This includes using a walker when necessary (“I’ll use a walker rather than fall and break bones”), accepting incontinence (“I will choose the humiliation of wearing adult diapers over the humiliation of wetting my bed and having someone else clean the sheets”) and keeping up appearances if only to feel good — even if it requires asking for help (“If I can’t take care of my personal grooming any more, I will find help.”)
He addressed emotional goals as well:
“If I’m hurt or angry by what’s happening to me or my body, I will do my best not to take it out on those who are closest to me.”
“I will be kind.”
“I will apologize.”
A Nod to Self-Care
Lately at Next Avenue, we’ve been writing a lot about self-care: We have a self-care action plan and know the factors that tend to sabotage self-care practices.
Consider an exercise like Petrow’s list a practice in self-care. Not only is it a method of reflecting on your wants and needs, it’s also a step towards holding yourself accountable and working toward a better future for your aging self.
We can’t change other people — and it’s not our job to try — but we can observe what’s happening around us, and from that, pledge to make different, more informed choices.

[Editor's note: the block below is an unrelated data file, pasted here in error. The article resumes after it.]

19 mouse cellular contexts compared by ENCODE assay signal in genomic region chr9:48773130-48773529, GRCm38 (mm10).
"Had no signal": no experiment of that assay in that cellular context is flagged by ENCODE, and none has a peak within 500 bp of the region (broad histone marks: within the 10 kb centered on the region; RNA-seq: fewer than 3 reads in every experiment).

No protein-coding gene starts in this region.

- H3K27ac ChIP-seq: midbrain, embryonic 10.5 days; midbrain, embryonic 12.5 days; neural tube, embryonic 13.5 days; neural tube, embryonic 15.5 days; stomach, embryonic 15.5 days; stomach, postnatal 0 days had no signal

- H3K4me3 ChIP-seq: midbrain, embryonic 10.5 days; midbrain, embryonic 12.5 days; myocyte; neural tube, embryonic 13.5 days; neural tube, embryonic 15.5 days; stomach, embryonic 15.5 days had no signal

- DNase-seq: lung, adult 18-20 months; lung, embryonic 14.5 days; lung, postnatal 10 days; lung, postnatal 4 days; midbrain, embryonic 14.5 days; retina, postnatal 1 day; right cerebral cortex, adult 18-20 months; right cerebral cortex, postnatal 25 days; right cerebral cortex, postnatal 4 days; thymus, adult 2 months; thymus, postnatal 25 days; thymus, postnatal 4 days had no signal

Written by Grace Birnstengel December 15, 2017
Rock the Wheel is a new startup that’s making custom-made clothing for wheel chair users, that’s both accessible and fashion-forward.
People without mobility issues are typically aware of the special accommodations wheel chair users require for work and school, but very few consider that those with mobile limitations require custom clothing that’s been designed to specifically meet their accommodation needs. Rock the Wheel aims to offer clothing that’s both custom-made and fashionable, providing the three million wheel chair users in the United States with a more stylish alternative.
The line boasts six wardrobe essentials that were designed to be mixed and matched for both work and leisure. The stylish garments include zippered jean jackets, work pants with hidden pockets and comfortable buttoned dress shirts.
Article originally appeared in trendhunter.com by Ellen Smith November 15, 2017
DISABILITY FOSSILISED IN MYTHS, LITERATURE, THEATRE, FOLKLORE, BIOGRAPHY AND HISTORY
Below is a list of major organiztions to which you can donate to help those impacted by the wildfires in Northern California:
Evacuation centers across Sonoma County are accepting cash donations